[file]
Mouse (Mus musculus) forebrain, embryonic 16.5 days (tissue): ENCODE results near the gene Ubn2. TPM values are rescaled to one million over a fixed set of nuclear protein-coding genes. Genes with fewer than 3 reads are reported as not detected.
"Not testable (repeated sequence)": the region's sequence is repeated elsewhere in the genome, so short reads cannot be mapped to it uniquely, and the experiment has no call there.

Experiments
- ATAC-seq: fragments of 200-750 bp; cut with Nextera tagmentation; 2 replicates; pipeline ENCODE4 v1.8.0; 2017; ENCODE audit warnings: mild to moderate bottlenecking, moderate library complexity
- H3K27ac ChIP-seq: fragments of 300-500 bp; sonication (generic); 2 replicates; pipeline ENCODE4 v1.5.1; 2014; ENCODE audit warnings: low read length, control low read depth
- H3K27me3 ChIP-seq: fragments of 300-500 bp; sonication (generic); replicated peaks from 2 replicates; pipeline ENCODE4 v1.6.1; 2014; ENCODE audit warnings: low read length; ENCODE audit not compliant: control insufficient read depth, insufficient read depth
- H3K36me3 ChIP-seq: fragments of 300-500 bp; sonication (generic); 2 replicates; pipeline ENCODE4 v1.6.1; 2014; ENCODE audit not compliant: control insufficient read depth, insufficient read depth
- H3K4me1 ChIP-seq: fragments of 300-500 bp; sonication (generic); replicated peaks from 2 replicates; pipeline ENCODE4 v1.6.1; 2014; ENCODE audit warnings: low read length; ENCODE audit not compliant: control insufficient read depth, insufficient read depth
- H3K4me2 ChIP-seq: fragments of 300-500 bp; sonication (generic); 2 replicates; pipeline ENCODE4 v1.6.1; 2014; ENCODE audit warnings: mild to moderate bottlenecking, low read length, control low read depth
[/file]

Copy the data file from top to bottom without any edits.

Mouse (Mus musculus) forebrain, embryonic 16.5 days (tissue): ENCODE results near the gene Ubn2. TPM values are rescaled to one million over a fixed set of nuclear protein-coding genes. Genes with fewer than 3 reads are reported as not detected.
"Not testable (repeated sequence)": the region's sequence is repeated elsewhere in the genome, so short reads cannot be mapped to it uniquely, and the experiment has no call there.

Experiments
- ATAC-seq: fragments of 200-750 bp; cut with Nextera tagmentation; 2 replicates; pipeline ENCODE4 v1.8.0; 2017; ENCODE audit warnings: mild to moderate bottlenecking, moderate library complexity
- H3K27ac ChIP-seq: fragments of 300-500 bp; sonication (generic); 2 replicates; pipeline ENCODE4 v1.5.1; 2014; ENCODE audit warnings: low read length, control low read depth
- H3K27me3 ChIP-seq: fragments of 300-500 bp; sonication (generic); replicated peaks from 2 replicates; pipeline ENCODE4 v1.6.1; 2014; ENCODE audit warnings: low read length; ENCODE audit not compliant: control insufficient read depth, insufficient read depth
- H3K36me3 ChIP-seq: fragments of 300-500 bp; sonication (generic); 2 replicates; pipeline ENCODE4 v1.6.1; 2014; ENCODE audit not compliant: control insufficient read depth, insufficient read depth
- H3K4me1 ChIP-seq: fragments of 300-500 bp; sonication (generic); replicated peaks from 2 replicates; pipeline ENCODE4 v1.6.1; 2014; ENCODE audit warnings: low read length; ENCODE audit not compliant: control insufficient read depth, insufficient read depth
- H3K4me2 ChIP-seq: fragments of 300-500 bp; sonication (generic); 2 replicates; pipeline ENCODE4 v1.6.1; 2014; ENCODE audit warnings: mild to moderate bottlenecking, low read length, control low read depth